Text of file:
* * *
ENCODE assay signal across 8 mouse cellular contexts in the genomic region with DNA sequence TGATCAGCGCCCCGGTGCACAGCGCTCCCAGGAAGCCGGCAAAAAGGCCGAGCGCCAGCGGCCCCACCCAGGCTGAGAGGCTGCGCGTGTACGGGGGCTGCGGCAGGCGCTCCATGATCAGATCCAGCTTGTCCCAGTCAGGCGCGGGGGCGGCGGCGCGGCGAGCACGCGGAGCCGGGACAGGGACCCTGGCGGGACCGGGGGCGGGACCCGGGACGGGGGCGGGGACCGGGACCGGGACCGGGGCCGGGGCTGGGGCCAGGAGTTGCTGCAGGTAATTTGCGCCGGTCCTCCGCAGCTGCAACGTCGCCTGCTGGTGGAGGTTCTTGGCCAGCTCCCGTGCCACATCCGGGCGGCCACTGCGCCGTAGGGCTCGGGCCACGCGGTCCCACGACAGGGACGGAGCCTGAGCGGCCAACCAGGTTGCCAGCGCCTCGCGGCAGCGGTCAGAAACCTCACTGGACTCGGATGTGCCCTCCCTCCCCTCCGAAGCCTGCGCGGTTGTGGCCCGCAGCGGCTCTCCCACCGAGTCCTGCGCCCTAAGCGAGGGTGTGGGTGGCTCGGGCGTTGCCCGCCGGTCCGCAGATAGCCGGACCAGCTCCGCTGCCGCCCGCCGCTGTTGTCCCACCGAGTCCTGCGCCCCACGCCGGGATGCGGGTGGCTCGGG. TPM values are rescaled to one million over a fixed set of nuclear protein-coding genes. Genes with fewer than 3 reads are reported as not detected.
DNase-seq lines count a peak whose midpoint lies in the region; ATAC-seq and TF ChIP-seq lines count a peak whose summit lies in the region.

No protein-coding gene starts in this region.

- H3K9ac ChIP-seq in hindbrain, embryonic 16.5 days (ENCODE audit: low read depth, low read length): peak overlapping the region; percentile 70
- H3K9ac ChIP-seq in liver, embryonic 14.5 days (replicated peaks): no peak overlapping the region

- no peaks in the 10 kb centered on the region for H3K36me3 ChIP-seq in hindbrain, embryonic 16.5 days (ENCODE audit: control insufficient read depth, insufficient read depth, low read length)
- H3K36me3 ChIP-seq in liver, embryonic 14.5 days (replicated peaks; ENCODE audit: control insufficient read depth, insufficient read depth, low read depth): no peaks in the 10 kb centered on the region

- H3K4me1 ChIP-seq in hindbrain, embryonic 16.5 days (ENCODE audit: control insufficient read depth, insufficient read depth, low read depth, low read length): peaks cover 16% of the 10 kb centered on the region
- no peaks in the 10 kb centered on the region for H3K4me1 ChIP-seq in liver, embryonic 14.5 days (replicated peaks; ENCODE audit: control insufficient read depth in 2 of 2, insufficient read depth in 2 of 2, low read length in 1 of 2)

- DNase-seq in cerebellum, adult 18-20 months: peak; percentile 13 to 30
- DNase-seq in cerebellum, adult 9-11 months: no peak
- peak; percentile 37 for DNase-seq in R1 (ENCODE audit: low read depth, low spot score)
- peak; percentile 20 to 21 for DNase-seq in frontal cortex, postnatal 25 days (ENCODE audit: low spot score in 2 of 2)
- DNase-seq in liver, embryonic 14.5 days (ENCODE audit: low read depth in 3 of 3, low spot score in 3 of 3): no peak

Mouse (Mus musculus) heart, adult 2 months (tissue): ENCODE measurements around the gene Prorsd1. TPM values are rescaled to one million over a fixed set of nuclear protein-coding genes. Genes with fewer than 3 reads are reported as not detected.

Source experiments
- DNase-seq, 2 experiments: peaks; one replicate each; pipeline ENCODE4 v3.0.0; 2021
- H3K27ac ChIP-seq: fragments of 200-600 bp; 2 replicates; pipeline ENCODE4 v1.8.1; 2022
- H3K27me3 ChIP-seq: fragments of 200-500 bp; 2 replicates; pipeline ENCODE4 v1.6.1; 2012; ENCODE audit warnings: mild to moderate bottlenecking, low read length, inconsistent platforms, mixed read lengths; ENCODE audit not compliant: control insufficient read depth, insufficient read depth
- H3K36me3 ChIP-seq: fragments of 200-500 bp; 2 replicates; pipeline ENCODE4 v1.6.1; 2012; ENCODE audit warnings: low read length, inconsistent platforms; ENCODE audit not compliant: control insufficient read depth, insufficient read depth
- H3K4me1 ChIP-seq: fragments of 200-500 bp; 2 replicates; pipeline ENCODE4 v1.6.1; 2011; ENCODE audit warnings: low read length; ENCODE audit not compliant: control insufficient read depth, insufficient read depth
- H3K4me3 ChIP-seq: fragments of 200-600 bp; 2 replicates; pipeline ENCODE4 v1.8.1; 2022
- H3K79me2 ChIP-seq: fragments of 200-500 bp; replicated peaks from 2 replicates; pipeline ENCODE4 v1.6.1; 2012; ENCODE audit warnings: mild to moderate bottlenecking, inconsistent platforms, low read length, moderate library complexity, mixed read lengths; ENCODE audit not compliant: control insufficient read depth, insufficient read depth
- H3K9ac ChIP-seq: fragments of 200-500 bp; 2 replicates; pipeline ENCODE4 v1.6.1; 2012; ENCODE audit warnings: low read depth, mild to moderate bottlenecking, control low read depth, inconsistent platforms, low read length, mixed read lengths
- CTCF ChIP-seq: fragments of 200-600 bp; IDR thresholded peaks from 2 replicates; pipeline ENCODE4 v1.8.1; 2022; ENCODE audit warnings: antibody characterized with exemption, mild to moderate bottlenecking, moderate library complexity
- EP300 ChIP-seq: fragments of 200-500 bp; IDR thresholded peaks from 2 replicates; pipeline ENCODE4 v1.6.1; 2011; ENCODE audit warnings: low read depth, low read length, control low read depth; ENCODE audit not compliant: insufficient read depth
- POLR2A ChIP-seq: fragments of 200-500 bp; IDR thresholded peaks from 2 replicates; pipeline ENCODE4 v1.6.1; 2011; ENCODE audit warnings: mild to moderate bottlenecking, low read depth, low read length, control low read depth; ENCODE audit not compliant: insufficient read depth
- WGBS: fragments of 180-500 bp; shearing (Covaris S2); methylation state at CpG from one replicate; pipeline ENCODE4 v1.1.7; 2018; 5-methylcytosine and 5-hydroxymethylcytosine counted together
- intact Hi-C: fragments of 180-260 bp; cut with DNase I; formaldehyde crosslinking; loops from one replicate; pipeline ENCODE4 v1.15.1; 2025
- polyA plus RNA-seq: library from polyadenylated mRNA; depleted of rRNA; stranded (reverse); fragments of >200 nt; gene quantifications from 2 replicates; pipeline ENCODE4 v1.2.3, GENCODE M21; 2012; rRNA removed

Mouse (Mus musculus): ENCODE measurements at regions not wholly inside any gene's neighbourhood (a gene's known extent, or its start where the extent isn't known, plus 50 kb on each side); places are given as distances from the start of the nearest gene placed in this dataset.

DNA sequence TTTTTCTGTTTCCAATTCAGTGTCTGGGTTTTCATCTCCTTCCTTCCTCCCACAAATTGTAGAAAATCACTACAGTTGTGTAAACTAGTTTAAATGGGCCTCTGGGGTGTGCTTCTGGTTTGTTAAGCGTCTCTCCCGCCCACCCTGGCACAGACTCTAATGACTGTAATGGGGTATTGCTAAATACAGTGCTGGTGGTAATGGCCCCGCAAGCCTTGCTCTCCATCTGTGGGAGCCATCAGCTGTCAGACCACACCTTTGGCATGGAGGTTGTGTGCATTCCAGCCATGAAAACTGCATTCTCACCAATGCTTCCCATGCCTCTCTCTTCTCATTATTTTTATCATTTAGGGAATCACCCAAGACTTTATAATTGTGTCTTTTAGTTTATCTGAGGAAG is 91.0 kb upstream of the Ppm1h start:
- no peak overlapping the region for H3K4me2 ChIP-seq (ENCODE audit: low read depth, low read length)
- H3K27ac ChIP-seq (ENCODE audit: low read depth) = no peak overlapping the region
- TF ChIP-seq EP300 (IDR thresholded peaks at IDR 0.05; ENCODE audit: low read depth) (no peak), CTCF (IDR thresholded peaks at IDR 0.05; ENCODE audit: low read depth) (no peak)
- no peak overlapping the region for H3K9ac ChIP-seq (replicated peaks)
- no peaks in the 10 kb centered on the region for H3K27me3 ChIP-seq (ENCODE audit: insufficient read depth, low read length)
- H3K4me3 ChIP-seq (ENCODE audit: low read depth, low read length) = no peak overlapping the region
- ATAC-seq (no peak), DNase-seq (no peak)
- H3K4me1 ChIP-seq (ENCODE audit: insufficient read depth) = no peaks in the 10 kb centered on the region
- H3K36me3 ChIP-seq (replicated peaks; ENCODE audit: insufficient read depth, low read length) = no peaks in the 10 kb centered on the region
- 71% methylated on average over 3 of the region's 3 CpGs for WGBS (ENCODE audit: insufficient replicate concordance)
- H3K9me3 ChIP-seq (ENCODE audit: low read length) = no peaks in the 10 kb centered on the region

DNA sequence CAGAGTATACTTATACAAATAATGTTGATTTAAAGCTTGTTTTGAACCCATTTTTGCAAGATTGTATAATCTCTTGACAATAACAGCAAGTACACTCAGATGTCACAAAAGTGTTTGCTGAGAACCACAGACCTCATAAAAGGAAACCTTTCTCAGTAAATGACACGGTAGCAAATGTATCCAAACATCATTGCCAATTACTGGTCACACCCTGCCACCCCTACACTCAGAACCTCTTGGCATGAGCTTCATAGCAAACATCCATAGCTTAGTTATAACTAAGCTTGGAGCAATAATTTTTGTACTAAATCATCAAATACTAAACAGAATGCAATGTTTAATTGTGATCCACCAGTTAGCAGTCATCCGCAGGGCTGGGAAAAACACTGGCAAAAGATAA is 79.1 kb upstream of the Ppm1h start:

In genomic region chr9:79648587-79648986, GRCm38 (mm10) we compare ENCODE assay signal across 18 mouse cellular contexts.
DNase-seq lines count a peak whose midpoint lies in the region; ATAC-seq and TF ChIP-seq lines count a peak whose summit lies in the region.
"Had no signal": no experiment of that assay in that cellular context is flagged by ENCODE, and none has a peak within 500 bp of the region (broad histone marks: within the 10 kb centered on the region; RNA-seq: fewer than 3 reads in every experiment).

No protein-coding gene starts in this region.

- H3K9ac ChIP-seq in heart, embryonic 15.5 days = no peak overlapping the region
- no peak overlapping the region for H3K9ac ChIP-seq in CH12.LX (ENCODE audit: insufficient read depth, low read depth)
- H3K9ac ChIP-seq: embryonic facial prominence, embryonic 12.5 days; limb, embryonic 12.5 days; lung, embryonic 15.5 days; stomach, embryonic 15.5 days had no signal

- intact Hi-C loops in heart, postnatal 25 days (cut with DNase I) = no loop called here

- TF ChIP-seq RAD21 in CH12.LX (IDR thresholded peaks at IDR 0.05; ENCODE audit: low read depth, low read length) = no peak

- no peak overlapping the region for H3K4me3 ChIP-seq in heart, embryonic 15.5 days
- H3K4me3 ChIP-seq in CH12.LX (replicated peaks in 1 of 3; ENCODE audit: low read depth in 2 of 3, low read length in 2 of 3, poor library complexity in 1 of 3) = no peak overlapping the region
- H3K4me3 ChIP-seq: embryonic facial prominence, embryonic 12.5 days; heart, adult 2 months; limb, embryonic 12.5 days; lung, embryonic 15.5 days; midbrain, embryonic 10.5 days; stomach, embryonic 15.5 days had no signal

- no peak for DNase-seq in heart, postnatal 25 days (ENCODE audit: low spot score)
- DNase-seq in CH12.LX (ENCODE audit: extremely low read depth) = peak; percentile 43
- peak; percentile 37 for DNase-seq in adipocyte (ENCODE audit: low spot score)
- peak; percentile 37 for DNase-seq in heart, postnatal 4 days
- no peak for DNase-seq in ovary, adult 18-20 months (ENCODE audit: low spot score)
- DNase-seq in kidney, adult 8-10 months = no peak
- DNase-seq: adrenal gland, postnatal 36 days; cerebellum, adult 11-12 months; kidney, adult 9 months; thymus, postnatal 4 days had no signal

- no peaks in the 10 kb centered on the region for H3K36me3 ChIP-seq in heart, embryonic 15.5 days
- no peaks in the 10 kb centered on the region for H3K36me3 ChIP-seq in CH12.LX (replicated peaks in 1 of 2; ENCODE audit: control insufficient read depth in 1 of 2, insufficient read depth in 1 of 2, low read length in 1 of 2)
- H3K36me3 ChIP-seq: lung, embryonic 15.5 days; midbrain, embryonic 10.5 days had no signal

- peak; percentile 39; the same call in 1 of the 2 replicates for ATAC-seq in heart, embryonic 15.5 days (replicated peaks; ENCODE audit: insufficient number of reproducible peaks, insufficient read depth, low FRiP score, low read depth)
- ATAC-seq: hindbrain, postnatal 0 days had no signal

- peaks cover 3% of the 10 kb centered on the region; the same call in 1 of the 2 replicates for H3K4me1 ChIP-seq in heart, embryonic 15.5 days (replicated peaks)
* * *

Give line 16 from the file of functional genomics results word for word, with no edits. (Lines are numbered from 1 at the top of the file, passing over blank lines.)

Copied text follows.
Source experiments